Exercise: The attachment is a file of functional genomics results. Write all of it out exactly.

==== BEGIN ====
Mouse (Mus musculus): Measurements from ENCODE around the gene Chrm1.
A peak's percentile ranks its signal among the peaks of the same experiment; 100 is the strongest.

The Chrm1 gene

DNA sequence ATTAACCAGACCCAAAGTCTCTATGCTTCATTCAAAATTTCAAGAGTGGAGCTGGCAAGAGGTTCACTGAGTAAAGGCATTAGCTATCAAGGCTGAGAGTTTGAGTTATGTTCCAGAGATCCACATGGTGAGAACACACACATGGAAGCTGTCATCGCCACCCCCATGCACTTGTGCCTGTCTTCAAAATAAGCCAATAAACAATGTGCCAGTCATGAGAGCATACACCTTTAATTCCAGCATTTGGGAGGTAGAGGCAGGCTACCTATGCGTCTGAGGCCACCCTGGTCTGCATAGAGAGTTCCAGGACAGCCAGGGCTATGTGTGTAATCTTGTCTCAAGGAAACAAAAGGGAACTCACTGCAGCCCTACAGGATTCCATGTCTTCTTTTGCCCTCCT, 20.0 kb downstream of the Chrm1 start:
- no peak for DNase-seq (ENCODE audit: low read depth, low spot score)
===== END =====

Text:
Mouse (Mus musculus): Measurements from ENCODE around the gene Chrm1.
A peak's percentile ranks its signal among the peaks of the same experiment; 100 is the strongest.

The Chrm1 gene

DNA sequence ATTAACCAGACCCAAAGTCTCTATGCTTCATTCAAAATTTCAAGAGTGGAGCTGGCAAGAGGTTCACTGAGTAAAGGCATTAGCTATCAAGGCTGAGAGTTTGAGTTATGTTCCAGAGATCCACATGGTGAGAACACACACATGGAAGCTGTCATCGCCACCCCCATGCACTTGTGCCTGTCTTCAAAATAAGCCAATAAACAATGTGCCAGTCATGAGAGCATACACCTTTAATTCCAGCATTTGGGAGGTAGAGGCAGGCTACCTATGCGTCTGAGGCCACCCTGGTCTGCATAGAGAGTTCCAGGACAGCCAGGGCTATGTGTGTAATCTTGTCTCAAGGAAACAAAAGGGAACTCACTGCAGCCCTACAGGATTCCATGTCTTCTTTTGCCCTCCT, 20.0 kb downstream of the Chrm1 start:
- no peak for DNase-seq (ENCODE audit: low read depth, low spot score)